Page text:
Semi-update= Later I found a September 3rd 1980 piece by William Raspberry “Coming and going in the District” talks about gentrification in the Shaw and Logan Cirlce (same thing) area.
Shaw- Gentrifying (at least) Since 1980!

3 thoughts on “Shaw: Gentrifying since 1986”

  1. I believe, that some gentrification started to happen here around that time (1986) and then never really took off. It started because the U Street, Shaw and Mt. Vernon Square metro stations were announced or broke ground. They didn’t open until around 1991. When I was looking at houses in the late 90’s, I saw a historical report of housing sales for a block near U Street that I was looking at. It showed the houses jumped way up in price around the late 80’s/1990, then they went way back down and didn’t start to break even again until the around 98/99. I felt sorry for the people who bought high in the late eighties, because they were so happy just to break even, and if some of them only held out a few more years, they would have made a profit after all those years. I’m still not clear why housing values went back down so quickly in the period around 1990.

  2. The housing market all over the NE US saw a big runup in the late eighties similar to what we have seen recently, followed by general stagnation and drops in values in some cases. Of course, in the mid-90’s the domestic stock market grew immensely, went down, and came back up, but has been stagnant for the last 5 years. The stagnation for housing coincided with a general economic recession in the US from 90-91. But it did not rebound the way stocks did, at least not until almost ten years later. I think the general principle learned from history is that markets cannot tolerate “irrational exuberance” as Greenspan says and will correct themselves when they are overheated to places they would have been if there was just simply slow, steady growth. The correction obviously is devaluation in homes or stocks and/or stagnation for a time until a market initiator starts them up again. Unless some new technology comes along, like the PC and software in the 80’s or the internet in the 90’s, the stock market will stay where it is. With homes, you could argue that low interest rates ignited the housing boom, but that seems to be going away slowly. If the housing market stagnates, history tells us that another initiator will have to come along to start it again but it could be a decade. I think market forces work faster than that now but it would be ignorant to think that stagnation or drops cannot happen given what history has taught us.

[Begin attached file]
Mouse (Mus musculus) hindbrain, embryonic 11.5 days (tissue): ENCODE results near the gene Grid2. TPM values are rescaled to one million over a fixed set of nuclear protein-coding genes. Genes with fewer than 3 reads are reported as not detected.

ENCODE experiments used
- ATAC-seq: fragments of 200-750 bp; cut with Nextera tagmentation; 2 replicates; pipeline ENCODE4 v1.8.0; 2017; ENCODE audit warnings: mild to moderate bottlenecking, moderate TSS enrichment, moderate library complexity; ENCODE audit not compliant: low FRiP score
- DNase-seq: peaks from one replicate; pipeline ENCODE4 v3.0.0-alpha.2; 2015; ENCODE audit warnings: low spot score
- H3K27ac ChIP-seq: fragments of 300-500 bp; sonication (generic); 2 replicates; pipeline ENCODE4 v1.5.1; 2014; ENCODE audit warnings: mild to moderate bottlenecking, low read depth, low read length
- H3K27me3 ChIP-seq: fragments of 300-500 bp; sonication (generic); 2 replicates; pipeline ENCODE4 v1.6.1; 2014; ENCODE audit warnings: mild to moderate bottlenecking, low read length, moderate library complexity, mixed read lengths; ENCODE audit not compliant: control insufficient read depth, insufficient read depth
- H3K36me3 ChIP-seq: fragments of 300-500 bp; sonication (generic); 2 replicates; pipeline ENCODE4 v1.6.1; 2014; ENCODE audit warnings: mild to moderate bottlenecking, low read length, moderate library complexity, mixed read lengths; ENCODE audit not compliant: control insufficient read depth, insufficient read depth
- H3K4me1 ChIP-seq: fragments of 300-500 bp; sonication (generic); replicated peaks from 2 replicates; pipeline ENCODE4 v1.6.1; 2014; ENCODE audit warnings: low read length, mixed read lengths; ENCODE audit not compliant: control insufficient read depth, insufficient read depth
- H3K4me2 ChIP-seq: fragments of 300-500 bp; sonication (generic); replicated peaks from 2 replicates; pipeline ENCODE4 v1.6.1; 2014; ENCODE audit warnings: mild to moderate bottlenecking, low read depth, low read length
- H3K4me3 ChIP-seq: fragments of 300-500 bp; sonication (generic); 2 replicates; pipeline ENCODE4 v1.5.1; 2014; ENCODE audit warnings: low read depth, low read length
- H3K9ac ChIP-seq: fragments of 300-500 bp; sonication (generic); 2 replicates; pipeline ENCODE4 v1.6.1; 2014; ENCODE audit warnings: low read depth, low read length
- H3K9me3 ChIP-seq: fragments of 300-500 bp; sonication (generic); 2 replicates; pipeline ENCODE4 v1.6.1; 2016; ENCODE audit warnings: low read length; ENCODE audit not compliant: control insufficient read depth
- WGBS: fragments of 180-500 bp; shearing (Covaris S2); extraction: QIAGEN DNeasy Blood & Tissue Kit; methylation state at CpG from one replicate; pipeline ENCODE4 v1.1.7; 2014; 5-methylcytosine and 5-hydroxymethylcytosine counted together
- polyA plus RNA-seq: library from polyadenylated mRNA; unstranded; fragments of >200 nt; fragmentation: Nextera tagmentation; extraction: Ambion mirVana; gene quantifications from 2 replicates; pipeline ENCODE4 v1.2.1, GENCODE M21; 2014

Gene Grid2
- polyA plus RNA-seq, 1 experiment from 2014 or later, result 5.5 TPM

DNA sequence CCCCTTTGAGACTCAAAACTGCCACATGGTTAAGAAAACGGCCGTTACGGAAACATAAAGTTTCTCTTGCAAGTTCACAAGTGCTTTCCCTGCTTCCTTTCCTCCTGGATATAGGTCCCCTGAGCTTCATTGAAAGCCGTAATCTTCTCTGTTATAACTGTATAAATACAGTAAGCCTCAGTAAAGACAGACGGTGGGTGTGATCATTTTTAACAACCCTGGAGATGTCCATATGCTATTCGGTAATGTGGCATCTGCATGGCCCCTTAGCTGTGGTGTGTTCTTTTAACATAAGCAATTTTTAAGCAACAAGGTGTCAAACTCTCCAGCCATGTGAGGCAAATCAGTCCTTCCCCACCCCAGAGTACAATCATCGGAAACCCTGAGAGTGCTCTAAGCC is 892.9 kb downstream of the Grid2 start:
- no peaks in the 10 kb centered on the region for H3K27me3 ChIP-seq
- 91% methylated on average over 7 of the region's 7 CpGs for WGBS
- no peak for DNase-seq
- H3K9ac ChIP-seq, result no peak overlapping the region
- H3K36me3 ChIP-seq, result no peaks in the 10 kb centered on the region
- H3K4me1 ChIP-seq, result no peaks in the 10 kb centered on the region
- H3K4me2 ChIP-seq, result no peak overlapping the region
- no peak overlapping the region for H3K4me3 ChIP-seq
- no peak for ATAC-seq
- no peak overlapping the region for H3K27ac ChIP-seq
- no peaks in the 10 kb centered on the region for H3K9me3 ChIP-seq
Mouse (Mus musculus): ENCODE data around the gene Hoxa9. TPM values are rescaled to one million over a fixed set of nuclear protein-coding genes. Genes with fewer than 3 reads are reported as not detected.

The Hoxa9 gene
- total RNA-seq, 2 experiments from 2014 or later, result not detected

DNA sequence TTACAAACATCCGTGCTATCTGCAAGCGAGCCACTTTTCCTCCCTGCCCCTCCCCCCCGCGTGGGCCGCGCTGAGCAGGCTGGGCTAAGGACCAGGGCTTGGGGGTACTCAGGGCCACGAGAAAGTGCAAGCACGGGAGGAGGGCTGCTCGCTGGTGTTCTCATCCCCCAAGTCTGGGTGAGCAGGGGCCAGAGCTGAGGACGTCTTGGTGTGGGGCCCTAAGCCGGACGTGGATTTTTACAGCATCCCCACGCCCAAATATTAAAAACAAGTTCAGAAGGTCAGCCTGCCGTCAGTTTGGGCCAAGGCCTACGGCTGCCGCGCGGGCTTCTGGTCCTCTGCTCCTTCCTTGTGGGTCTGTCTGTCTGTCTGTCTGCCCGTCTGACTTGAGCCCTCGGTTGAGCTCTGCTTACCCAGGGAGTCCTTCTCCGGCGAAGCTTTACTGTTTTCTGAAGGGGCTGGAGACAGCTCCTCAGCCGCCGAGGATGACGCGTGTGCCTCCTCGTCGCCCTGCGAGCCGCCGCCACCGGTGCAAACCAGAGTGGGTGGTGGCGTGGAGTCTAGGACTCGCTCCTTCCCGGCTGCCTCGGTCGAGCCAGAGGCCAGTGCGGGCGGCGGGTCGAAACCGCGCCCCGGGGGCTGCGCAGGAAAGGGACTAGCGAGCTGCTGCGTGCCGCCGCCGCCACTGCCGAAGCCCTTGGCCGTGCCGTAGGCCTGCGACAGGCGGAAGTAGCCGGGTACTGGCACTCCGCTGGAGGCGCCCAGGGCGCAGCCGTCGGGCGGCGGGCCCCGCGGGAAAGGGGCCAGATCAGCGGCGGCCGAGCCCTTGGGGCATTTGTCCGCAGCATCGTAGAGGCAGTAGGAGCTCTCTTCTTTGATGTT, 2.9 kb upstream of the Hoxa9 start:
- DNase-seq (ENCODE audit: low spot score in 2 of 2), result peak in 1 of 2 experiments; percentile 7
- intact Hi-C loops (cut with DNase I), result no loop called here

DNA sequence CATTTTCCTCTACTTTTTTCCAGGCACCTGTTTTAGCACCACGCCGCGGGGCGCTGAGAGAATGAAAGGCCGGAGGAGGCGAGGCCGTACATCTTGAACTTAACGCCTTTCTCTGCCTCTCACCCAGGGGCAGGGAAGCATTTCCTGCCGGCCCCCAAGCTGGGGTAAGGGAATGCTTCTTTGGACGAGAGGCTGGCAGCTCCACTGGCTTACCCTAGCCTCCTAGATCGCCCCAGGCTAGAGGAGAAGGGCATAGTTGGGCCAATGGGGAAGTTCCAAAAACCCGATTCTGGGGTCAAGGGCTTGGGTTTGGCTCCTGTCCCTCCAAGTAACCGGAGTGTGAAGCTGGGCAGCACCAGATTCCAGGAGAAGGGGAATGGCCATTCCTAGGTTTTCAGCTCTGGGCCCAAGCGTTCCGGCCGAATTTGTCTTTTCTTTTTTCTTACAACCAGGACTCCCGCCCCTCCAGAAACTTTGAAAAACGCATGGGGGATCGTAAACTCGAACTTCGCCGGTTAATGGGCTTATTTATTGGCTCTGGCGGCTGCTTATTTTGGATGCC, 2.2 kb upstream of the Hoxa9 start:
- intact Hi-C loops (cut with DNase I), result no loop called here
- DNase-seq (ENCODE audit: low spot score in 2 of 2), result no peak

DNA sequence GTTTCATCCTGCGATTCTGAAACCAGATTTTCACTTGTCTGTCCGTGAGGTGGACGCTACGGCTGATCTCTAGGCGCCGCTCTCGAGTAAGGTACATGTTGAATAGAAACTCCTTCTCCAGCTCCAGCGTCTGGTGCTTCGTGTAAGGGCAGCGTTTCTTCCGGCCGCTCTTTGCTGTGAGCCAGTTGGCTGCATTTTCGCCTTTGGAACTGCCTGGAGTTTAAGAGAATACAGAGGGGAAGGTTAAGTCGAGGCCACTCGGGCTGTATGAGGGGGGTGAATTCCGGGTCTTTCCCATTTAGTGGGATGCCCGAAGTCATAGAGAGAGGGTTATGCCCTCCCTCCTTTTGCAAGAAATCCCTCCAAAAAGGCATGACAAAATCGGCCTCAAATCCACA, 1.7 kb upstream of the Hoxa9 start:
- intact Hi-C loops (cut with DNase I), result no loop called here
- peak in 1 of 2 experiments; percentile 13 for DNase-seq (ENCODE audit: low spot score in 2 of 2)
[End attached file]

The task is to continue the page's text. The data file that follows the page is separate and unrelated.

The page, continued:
You are really going full speed ahead on your research Marie!


  3. Yes, very interesting material! Seems like “gentrification” is overhyped by both its supporters and detractors. In reality, I don’t see that more than 10% of the homes have changed hands in the last 5 years (which is probably about the same level of stability as the neighborhood ever had). And… one big run-up in crime, a new drug on the streets like crack, or a housing bust and the neighborhood could easily revert to 1989.

    – JM